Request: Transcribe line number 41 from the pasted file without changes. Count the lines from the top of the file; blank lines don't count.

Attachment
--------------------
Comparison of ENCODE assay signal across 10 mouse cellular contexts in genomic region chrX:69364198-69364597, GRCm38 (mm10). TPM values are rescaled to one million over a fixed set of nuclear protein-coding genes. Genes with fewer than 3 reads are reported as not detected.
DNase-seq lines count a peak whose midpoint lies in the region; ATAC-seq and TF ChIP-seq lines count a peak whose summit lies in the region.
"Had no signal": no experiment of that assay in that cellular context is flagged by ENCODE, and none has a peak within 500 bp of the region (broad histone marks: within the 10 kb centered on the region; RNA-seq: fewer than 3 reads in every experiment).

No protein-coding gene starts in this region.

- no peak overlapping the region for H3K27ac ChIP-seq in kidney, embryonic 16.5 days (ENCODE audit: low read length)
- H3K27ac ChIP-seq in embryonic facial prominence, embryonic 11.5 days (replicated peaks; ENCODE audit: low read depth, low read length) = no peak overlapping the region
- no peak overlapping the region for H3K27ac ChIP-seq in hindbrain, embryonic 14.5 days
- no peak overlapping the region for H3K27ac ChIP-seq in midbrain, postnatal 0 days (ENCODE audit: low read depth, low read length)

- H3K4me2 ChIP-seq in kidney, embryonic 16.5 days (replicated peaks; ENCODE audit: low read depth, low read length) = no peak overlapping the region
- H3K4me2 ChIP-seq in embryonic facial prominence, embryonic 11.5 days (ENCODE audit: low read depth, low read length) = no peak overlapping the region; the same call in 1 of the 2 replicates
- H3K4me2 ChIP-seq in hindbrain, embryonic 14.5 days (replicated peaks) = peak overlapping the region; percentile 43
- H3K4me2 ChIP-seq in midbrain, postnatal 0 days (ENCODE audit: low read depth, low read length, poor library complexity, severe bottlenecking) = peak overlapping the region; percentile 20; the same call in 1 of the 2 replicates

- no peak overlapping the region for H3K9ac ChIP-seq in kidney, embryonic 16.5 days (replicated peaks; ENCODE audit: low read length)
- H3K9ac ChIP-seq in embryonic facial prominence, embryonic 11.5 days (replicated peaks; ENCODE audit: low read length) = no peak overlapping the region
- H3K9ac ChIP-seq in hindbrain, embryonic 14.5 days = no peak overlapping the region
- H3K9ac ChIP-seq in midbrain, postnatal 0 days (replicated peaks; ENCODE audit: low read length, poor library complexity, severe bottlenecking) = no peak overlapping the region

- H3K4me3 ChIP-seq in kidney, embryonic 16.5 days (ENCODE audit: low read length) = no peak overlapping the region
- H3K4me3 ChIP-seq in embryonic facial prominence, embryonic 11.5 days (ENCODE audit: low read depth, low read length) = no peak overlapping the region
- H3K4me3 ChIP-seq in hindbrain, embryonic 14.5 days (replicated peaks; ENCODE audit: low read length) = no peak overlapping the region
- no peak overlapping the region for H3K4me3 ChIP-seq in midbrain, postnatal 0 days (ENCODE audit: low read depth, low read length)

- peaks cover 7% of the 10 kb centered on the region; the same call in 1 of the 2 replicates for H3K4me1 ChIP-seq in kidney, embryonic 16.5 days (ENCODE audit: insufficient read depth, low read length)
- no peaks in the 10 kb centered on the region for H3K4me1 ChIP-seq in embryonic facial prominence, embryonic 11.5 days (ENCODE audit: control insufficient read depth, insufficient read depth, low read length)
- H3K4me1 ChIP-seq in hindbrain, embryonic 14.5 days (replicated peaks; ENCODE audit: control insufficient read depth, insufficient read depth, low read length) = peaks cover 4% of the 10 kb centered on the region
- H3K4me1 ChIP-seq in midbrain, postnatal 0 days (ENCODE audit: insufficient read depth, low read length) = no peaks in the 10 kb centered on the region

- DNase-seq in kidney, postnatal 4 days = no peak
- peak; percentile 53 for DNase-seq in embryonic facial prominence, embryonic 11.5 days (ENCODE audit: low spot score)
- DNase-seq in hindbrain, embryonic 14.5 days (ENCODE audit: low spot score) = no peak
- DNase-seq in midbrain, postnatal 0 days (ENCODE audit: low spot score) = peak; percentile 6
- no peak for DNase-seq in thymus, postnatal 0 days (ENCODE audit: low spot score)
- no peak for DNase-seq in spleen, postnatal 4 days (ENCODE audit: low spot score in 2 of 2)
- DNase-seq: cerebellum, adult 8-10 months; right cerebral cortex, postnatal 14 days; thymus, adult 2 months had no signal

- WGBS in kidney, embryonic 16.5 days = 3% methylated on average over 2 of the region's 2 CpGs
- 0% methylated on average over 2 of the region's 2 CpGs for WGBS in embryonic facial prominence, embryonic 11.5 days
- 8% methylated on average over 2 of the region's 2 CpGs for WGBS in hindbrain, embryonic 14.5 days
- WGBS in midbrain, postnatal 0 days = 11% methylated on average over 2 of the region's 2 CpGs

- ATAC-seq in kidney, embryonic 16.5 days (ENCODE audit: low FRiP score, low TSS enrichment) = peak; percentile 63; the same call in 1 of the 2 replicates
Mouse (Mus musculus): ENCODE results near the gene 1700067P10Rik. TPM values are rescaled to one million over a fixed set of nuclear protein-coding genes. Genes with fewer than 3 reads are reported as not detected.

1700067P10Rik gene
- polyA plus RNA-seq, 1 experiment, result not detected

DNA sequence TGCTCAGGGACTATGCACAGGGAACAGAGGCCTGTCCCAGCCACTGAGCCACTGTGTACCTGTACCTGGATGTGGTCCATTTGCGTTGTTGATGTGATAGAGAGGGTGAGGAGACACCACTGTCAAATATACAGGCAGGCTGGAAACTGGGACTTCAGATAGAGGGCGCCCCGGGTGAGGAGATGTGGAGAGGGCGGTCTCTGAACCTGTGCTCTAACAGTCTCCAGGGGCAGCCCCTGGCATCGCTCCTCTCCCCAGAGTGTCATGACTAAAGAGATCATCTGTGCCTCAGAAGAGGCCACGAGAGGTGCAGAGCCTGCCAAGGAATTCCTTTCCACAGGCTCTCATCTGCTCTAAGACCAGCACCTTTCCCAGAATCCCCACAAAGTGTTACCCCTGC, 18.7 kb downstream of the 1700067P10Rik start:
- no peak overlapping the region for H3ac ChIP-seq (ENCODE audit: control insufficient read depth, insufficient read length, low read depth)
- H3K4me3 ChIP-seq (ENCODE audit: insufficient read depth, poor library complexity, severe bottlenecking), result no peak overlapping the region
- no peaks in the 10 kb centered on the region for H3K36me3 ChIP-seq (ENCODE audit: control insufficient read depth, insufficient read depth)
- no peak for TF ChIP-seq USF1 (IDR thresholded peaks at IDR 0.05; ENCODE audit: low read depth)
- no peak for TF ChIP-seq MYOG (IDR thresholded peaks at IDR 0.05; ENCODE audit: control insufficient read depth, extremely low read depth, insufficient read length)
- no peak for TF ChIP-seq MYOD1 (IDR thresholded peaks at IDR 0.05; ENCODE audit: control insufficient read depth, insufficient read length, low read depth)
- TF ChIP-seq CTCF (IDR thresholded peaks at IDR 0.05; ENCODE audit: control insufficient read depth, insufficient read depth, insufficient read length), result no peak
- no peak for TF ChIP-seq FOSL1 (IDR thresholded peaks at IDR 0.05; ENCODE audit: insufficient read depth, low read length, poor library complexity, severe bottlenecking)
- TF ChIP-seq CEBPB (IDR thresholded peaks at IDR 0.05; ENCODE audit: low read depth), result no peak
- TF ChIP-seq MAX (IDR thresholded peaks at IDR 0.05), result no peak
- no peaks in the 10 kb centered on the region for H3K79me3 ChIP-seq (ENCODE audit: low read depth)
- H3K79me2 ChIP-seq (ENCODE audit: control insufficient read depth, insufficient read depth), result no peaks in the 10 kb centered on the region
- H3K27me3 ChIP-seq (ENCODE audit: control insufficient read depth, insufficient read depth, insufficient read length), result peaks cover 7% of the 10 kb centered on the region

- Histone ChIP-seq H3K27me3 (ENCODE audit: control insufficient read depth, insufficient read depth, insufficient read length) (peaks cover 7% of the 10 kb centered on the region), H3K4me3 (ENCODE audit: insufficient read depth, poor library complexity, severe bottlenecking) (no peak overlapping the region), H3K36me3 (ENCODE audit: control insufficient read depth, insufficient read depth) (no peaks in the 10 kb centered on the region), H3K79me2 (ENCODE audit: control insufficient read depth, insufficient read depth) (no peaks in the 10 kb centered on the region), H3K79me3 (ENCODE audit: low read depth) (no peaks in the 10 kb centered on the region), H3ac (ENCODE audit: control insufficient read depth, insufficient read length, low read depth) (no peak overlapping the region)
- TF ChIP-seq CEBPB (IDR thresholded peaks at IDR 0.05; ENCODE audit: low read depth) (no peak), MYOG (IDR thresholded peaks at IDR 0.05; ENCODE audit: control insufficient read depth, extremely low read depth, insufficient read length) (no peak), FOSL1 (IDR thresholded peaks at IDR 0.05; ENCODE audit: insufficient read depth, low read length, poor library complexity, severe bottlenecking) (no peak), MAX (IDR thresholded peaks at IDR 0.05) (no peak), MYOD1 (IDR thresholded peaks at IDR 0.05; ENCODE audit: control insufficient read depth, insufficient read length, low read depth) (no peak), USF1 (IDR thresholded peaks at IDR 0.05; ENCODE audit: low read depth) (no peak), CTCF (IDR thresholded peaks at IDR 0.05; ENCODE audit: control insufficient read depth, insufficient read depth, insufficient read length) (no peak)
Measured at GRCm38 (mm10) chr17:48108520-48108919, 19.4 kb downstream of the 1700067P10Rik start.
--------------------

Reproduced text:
- no peak overlapping the region for H3ac ChIP-seq (ENCODE audit: control insufficient read depth, insufficient read length, low read depth)